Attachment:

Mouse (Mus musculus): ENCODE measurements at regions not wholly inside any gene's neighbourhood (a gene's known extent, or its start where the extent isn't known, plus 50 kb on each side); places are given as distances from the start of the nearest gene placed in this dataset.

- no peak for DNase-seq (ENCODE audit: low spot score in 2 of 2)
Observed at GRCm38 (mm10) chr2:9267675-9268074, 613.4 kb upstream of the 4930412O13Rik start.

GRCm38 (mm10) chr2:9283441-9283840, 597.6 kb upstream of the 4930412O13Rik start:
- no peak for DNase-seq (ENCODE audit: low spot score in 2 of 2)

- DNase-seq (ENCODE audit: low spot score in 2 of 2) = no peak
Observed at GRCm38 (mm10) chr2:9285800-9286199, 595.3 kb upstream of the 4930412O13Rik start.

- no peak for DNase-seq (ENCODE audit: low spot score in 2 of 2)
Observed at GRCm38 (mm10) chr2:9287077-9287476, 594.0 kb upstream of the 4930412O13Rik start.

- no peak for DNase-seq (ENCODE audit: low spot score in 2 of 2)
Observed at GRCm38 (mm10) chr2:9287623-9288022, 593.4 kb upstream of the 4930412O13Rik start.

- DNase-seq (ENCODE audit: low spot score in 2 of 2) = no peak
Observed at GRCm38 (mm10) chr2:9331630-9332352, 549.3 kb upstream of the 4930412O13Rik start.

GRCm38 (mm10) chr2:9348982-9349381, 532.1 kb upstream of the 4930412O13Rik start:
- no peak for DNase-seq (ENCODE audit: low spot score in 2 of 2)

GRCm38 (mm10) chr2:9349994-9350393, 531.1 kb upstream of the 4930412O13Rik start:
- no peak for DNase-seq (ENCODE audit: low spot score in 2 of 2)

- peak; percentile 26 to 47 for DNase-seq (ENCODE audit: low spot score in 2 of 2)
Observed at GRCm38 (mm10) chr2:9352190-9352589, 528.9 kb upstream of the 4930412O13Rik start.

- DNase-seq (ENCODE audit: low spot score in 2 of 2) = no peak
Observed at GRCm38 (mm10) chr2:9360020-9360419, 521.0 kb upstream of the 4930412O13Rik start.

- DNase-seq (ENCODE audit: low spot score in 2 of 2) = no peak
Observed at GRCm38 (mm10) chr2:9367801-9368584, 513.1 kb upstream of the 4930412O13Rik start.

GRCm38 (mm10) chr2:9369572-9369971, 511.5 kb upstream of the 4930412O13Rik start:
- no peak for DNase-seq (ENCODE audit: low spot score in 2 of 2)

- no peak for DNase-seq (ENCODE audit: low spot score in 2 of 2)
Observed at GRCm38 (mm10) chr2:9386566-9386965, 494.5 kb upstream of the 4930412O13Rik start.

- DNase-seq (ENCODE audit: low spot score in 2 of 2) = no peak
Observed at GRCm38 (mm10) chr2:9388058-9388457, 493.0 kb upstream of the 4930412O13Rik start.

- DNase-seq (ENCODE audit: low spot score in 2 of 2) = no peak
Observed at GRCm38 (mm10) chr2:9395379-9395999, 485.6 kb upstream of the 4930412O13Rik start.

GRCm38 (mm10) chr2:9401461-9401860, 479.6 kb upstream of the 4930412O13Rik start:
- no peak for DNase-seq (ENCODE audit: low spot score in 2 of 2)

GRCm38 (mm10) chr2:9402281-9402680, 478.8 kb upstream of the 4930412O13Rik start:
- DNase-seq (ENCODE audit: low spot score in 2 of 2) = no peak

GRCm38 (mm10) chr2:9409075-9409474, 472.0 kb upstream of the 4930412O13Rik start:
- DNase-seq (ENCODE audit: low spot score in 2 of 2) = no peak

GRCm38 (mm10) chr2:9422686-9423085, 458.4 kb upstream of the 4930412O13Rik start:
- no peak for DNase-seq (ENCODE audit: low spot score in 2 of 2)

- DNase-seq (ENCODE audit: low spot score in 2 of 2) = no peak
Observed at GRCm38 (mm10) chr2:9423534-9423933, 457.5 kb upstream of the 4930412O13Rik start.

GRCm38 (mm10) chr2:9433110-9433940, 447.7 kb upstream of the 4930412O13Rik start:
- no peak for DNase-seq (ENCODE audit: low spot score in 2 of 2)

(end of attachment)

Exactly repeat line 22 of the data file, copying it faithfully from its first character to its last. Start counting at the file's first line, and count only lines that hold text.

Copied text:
- DNase-seq (ENCODE audit: low spot score in 2 of 2) = no peak